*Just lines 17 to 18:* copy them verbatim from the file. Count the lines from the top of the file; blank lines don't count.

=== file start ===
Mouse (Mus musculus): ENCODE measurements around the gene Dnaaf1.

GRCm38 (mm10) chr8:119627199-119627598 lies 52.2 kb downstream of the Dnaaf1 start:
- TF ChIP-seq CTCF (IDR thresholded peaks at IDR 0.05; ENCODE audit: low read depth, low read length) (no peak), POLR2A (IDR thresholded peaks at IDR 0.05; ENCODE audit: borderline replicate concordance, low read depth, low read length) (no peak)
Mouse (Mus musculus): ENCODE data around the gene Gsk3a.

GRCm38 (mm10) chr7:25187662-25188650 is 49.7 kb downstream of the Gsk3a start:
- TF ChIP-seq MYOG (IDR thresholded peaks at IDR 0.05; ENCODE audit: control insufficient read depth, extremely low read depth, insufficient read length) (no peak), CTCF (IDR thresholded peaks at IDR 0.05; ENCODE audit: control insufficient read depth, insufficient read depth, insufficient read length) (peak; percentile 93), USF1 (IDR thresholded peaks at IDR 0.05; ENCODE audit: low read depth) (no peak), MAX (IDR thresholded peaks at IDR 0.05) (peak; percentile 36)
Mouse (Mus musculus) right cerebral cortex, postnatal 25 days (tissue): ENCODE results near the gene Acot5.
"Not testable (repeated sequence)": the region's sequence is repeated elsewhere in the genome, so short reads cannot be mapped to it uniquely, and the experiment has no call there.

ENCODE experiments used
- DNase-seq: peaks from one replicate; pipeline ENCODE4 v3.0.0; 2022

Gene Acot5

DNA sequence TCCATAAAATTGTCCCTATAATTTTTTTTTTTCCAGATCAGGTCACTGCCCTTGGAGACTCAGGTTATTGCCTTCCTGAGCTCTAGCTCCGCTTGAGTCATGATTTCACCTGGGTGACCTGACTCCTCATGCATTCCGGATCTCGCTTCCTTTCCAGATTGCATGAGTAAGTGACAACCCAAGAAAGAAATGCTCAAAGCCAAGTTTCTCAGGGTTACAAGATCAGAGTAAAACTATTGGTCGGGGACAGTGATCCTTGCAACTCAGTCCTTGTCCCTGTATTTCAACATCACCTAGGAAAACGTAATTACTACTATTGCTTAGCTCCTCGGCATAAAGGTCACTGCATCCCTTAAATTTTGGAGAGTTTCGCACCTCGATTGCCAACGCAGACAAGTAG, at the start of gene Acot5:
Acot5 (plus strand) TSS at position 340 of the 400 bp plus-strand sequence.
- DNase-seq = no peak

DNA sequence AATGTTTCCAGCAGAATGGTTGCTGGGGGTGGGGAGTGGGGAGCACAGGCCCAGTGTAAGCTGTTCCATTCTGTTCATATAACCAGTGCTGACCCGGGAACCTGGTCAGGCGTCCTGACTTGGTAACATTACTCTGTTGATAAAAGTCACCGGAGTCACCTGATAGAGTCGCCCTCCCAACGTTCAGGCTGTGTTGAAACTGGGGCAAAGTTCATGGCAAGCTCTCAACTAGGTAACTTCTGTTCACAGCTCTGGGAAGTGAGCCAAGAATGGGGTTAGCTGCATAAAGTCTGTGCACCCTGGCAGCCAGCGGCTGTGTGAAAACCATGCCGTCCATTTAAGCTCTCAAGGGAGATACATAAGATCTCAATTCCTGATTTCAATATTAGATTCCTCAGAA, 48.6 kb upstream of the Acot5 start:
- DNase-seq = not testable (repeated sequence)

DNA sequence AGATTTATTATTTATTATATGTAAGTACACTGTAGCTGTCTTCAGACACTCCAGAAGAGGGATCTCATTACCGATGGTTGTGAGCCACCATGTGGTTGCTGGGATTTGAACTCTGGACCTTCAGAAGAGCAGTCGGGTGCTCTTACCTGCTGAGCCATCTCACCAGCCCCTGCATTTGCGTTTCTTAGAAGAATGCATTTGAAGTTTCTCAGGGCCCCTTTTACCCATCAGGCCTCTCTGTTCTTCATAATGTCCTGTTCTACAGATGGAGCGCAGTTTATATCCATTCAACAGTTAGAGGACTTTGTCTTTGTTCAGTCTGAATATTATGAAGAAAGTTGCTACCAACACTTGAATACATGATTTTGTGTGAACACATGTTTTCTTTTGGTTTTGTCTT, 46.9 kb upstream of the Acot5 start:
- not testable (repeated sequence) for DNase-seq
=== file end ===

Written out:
DNA sequence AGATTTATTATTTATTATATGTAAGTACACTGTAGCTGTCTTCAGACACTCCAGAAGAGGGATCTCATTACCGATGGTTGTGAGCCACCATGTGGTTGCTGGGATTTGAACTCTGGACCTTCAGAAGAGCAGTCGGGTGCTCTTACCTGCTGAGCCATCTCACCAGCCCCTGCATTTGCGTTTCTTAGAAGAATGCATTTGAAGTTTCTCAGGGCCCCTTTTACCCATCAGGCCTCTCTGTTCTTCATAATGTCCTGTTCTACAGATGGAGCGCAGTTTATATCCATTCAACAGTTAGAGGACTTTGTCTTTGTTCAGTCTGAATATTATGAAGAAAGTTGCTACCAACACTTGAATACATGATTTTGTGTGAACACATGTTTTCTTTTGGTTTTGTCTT, 46.9 kb upstream of the Acot5 start:
- not testable (repeated sequence) for DNase-seq